Health

Doctors' strike: What patients need to know

Patients in a waiting room Image copyright SPL

Junior doctors in England plan to take industrial action on three dates in December - Tuesday 1, Tuesday 8 and Wednesday 16. During the strike, what should patients do?

On the first day of action, which will last for 24 hours from 0800, junior doctors will run an "emergency care-only" model. Effectively, this means some of them will still be on rota to work in A&E and cover other emergency services in hospitals. But they will not do any non-urgent work - this will either be cancelled or picked up by colleagues.

On the other two dates, from 0800 to 1700, junior doctors will stage a total walkout, leaving senior colleagues, locums and nurses to fill the gaps.

Image copyright SPL

Doctors say they want to minimise any disruption to patients, but some services will unavailable or reduced. Others will be largely unaffected.

In an emergency:

You should still dial 999 for an ambulance or go straight to A&E. These services will continue to run throughout the strike. Junior doctors who are on rota to work in the emergency department on the first of the strike days will have to come in to work. On the other two days of industrial action, other doctors and nurses will be expected to cover for the juniors who are on strike. It is not clear what impact this will have on queues and waiting times, but doctors insist patient safety will come first.

To access urgent medical help:

You can still call NHS 111, visit your GP or see an out-of-hours doctor at an urgent care centre or walk-in centre. They will be able to offer you advice and direct you to the services and care you need.

Visiting a GP:

The strike involves junior doctors. Some of these will be trainee GPs, but surgeries should still be open to see patients as usual. Although a few routine appointments may be cancelled on strike days. You will have been notified if this applies to you.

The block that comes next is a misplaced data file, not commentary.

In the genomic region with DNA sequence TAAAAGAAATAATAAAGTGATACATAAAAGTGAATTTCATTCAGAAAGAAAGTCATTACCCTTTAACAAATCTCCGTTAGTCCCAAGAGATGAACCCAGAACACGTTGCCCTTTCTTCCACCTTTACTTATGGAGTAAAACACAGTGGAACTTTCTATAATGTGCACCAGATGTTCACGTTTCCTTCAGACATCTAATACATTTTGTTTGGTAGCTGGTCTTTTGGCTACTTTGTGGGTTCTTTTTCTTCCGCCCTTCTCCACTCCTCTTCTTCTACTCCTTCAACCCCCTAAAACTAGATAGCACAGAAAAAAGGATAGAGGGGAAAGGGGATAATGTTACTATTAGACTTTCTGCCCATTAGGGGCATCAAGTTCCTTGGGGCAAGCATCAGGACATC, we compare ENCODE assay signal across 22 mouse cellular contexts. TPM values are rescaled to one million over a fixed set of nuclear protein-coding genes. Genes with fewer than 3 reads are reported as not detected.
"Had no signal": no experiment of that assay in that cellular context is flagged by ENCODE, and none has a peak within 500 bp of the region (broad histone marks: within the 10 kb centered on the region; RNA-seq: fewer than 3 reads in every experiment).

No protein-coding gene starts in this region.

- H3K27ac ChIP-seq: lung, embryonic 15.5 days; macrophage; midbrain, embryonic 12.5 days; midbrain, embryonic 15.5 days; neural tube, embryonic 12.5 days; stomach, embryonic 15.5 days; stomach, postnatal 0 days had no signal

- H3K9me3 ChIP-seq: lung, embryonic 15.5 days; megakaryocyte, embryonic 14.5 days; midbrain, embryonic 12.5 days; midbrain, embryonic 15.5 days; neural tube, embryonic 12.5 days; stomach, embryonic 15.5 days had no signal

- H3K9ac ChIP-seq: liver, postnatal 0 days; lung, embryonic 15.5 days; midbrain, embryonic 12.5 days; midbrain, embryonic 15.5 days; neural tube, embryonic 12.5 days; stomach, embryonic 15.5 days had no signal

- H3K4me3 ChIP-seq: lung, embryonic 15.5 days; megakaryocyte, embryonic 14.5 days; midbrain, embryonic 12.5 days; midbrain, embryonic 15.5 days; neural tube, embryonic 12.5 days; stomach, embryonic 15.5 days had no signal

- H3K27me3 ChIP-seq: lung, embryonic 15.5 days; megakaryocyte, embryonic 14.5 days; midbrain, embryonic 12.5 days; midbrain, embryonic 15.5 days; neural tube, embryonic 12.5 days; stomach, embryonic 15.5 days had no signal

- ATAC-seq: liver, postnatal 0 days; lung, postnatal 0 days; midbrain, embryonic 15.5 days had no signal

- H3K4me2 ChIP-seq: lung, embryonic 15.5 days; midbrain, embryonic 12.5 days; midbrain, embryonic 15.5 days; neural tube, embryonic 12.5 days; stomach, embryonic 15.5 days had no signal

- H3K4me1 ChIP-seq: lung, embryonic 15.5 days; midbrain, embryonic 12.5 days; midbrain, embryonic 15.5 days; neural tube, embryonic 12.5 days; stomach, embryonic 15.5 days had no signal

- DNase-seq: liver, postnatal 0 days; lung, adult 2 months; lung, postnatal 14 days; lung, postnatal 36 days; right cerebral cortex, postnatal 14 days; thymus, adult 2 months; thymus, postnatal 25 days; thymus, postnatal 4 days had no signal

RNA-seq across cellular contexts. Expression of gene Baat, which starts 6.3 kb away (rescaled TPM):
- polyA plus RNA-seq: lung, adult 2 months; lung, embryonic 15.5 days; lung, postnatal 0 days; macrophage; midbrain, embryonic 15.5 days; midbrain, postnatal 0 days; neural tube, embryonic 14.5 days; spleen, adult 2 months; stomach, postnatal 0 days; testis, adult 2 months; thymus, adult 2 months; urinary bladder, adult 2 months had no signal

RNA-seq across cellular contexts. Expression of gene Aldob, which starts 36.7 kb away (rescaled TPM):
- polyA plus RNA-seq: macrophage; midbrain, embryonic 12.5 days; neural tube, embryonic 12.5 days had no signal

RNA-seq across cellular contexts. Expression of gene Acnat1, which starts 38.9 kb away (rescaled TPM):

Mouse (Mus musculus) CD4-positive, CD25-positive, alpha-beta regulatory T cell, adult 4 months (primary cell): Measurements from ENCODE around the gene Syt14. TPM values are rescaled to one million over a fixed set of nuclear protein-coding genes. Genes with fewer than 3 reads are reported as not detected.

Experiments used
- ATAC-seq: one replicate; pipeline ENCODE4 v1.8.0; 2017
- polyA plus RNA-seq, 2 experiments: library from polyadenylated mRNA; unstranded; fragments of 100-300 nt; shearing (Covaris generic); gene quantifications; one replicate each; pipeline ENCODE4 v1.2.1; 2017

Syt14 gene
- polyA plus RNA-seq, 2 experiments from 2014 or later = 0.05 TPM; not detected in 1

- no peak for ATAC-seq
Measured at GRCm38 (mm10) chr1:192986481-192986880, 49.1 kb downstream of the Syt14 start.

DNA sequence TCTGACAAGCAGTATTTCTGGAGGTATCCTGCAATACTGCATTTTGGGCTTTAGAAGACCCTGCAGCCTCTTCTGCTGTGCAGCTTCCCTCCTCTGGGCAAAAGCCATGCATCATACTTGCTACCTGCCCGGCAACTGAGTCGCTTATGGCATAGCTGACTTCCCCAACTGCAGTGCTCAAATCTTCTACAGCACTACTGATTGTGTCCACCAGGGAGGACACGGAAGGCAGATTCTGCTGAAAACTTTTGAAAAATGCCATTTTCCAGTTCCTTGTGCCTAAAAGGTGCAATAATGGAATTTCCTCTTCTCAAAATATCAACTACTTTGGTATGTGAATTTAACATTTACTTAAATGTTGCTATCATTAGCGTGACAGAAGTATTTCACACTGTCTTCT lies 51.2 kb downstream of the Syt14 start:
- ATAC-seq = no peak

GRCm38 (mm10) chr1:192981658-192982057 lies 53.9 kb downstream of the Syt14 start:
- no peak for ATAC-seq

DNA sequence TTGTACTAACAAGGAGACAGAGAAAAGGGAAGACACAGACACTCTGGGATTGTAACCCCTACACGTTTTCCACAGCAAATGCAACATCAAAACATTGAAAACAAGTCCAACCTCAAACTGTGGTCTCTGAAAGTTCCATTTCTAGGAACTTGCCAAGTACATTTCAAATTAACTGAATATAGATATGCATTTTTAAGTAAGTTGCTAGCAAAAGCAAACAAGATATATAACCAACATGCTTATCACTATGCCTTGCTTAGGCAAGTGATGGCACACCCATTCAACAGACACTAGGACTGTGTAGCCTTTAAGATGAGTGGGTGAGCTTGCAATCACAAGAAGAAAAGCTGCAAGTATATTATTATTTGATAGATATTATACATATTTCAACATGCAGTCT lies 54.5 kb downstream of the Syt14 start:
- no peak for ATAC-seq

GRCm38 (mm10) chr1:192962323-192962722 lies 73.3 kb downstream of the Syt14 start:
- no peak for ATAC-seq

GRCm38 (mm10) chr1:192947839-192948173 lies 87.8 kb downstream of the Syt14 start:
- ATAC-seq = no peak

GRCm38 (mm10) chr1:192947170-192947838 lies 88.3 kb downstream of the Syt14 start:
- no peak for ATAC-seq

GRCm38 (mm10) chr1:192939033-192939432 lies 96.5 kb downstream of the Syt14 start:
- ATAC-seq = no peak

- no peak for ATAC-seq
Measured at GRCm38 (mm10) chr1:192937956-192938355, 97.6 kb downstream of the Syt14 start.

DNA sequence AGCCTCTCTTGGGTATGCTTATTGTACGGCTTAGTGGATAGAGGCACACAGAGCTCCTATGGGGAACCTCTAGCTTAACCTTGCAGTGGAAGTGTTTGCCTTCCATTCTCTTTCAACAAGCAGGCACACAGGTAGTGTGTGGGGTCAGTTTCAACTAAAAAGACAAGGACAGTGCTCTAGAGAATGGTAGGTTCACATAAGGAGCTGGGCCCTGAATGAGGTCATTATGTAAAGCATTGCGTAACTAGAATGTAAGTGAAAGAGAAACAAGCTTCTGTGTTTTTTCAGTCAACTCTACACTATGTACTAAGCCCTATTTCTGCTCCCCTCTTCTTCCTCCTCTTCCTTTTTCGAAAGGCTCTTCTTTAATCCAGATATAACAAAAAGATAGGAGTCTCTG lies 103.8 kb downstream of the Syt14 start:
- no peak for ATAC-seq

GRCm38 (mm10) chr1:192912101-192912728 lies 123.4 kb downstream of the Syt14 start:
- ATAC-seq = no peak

Cancelled operations and clinics:

Some hospital clinic appointments, non-emergency surgery or other non-emergency work will be cancelled. You should have been informed if this will affect you. If you have a hospital appointment on one of the strike days and are concerned, you should speak with your hospital.

Image copyright SCIENCE PHOTO LIBRARY

NHS hospital trusts are ultimately responsible for ensuring patients receive the treatment they need, and it will fall to them to put in place appropriate arrangements to ensure continuity of care and patient safety in the event of any industrial action. There are more than 40,000 consultants and 10,000 staff doctors, not to mention locums, that could be brought in. There are also 17,000 junior doctors who are not BMA members. An overwhelming majority of the 37,700 junior doctors balloted about the industrial action voted in favour of the strike.

Pharmacies and dentists:

The strike does not include any of these healthcare professionals. Services should run as normal.

Services in Scotland, Wales and Northern Ireland:

The dispute over the junior doctor contract is an England-only issue.

Doctors in Scotland, Wales and Northern Ireland will not be taking part in the strike.

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